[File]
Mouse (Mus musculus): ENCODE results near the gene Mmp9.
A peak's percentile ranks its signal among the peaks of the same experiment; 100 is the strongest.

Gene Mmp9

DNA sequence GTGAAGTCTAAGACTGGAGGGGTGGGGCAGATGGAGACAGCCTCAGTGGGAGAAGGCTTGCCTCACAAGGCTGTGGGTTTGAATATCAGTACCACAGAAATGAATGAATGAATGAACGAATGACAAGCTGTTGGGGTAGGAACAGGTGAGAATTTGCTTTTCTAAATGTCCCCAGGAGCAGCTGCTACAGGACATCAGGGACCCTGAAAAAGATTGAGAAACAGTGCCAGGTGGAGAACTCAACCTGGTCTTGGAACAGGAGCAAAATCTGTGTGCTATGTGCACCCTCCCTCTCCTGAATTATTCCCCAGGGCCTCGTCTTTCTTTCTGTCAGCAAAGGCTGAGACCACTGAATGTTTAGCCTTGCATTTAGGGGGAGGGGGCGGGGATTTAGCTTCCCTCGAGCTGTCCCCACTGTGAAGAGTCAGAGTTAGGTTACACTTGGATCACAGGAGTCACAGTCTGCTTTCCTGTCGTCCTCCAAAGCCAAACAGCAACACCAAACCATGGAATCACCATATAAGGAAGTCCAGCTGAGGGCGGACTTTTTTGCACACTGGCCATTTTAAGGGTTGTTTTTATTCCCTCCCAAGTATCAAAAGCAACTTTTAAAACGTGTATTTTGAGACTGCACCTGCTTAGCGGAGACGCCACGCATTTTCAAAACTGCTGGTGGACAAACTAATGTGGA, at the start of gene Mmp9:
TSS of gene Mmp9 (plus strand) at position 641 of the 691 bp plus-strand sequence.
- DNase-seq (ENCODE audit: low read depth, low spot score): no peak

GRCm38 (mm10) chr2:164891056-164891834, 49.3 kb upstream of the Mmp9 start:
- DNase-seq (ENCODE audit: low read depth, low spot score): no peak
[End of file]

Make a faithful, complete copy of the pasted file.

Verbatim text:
Mouse (Mus musculus): ENCODE results near the gene Mmp9.
A peak's percentile ranks its signal among the peaks of the same experiment; 100 is the strongest.

Gene Mmp9

DNA sequence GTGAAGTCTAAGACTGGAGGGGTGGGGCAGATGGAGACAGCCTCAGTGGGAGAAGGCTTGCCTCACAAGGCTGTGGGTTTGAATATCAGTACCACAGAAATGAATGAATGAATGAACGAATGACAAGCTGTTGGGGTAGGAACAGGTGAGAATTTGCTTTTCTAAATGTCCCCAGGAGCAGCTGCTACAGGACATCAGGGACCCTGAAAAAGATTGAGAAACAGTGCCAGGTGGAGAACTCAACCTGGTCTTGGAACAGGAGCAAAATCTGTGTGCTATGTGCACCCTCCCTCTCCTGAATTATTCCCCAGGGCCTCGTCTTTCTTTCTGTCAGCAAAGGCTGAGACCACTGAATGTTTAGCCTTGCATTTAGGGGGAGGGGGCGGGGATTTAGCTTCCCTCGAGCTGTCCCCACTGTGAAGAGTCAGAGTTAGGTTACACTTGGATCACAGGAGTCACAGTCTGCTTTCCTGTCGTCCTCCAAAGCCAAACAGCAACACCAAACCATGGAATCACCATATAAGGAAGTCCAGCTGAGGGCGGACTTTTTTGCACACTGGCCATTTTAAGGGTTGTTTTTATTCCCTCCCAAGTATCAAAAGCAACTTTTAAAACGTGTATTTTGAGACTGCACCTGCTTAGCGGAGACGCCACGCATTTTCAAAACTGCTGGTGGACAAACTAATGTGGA, at the start of gene Mmp9:
TSS of gene Mmp9 (plus strand) at position 641 of the 691 bp plus-strand sequence.
- DNase-seq (ENCODE audit: low read depth, low spot score): no peak

GRCm38 (mm10) chr2:164891056-164891834, 49.3 kb upstream of the Mmp9 start:
- DNase-seq (ENCODE audit: low read depth, low spot score): no peak